1. The 2nd chapter brings to the attention of the reader a darker part of DI Grace. She is into S and M. I tried to figure out why the author would include this right at the start, and couldn’t. It seemed like the author was trying to gain some readers from the “50 shades” book. This whole side story of S and M, did not fit with the character of DI Grace. Frankly, I am sick of the whole bondage junk that authors are trying to push unto readers. I finished the book just to see how this side story was brought to a close. It just does not fit. I cannot see the character doing this. It is almost like the author just threw it in the book to shock the reader. I disliked it so much, I almost put the book down after the 2nd chapter. It seemed like the author was trying to ride on the coat-tails of someone else. I feel if this part was left out, this would be a better story. If you like that sort of thing and you are not sick of seeing it appear in books, then…hey..maybe this will be a great read for you. This is the main reason, I gave this book two stars. I feel like this S and M stuff has been overused. In this book it really does not have anything to do with the story.

2. Often one chapter will end with a great part of the story and the next will begin with new characters. This was confusing. It is supposed to be the next victims in these chapters, but..it was hard to follow. I found myself turning back a few pages, trying to figure out who was who.

Overall, the story was good. The whole idea behind the book is great and I can see where this might be picked up by T.V. I was on the edge of my seat several times and I read the book in a day. It is like reading The Fall and The Killing combined. (I didn’t like The Fall T.V show either for the same reason. The sex is just there for shock, nothing else.) If the author expanded on the reasons for the main character’s interest in S and M-it is hinted to, but never comes out and says it, then maybe I could understand what they were trying to present. Also, the bouncing from one character’s POV to another is exhausting to read. This book was a hit in the U.K and is scheduled to be released June 2015 as a New American Library Trade Paperback.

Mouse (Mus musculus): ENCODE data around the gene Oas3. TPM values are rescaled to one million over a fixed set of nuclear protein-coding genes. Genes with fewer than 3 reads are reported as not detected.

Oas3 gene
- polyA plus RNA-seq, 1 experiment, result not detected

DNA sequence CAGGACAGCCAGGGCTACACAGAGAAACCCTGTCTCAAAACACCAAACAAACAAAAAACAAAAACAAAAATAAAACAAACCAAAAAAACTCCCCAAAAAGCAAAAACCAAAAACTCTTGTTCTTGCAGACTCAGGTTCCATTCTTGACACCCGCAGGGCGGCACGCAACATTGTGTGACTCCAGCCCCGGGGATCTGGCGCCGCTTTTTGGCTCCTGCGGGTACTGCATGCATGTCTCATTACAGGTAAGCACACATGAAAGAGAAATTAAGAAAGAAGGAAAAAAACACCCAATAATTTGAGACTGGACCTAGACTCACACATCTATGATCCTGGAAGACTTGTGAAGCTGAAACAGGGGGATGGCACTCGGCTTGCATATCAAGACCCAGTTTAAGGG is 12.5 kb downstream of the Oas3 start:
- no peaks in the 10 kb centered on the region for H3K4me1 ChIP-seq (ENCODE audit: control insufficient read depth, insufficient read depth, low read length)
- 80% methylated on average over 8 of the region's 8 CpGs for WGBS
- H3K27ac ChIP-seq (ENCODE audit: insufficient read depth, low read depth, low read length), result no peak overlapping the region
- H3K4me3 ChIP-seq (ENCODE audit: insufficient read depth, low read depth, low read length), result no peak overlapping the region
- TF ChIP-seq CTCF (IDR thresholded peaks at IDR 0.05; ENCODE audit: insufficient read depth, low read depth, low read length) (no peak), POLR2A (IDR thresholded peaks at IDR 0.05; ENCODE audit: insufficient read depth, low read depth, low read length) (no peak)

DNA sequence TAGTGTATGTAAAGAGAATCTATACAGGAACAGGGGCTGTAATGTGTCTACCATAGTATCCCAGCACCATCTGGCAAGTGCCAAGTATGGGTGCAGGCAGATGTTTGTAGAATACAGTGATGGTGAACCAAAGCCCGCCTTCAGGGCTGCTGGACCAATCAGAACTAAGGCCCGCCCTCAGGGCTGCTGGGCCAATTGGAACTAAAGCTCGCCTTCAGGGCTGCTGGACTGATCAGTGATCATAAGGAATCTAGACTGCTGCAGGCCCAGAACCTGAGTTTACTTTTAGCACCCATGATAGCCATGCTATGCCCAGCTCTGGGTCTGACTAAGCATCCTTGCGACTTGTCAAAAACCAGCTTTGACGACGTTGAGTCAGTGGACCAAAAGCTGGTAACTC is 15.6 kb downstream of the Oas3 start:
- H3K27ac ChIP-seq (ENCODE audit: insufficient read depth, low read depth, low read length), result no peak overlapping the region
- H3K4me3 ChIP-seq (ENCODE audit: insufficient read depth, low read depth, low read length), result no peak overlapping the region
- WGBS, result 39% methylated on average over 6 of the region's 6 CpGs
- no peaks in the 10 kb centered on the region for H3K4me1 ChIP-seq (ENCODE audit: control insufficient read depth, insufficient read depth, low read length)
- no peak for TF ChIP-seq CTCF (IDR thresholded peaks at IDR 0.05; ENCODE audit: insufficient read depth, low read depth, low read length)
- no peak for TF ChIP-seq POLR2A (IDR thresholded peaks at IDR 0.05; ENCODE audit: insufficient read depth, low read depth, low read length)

Special thanks to Goodreads, M.J. Arlidge-the author and the publisher NAL for allowing me to receive a Uncorrected proof of this book.

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Secrets of a Charmed Life-Best Read for 2015

Secrets of a Charmed LifeSecrets of a Charmed Life by Susan Meissner

My rating: 5 of 5 stars

Disclaimer: I won an uncorrected proof of Secrets of a Charmed Life by Susan Meissner, after entering a contest on Goodreads.

Secrets of a Charmed Life, by Susan Meissner is a beautiful book. Kendra Van Zant, an American scholar is trying to win a place in the world and sets out to interview a reclusive survivor of World War II. Isabel MacFarland has a secret and is ready to tell her story about her life during and after the war. The novel takes place in Present day, Oxford, England and 1942, England.

Kendra is under the impression she is going to be told a simple story about one woman in World War II. The story is anything but simple. Before the famous Blitz, almost one million children are evacuated to the country in England, into homes of people they do not know. With tags around their necks and belongings, they leave their homes, and journey by train. Kendra learns of one 15 year-old who does not want to be sent away to the country with her sister. Emmy’s passion for drawing wedding dresses and her future, are very much on her mind, when her absentminded mother orders her to leave the city and travel with her younger sister to the country. Emmy is determined to return to the city, without her sister, to finish her dream of becoming a Wedding Dress Designer. Things don’t go as planned and something devastating happens.

Meissner has woven a portrait of life during World War II in England that is unforgettable. Some have compared this novel to The Orphan Train. Meissner takes the story of these children so much further than The Orphan Train ever did. Her writing is smooth, and hypnotic. She has captured the pain and struggle of those during WWII with ease.

I recommend this novel to everyone I meet. I look forward to reading more of Meissner’s work. Look for this book in February 2015. Make sure it is on your reading list!

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Independently Wealthy. A Novel by Lorraine Zago Rosenthal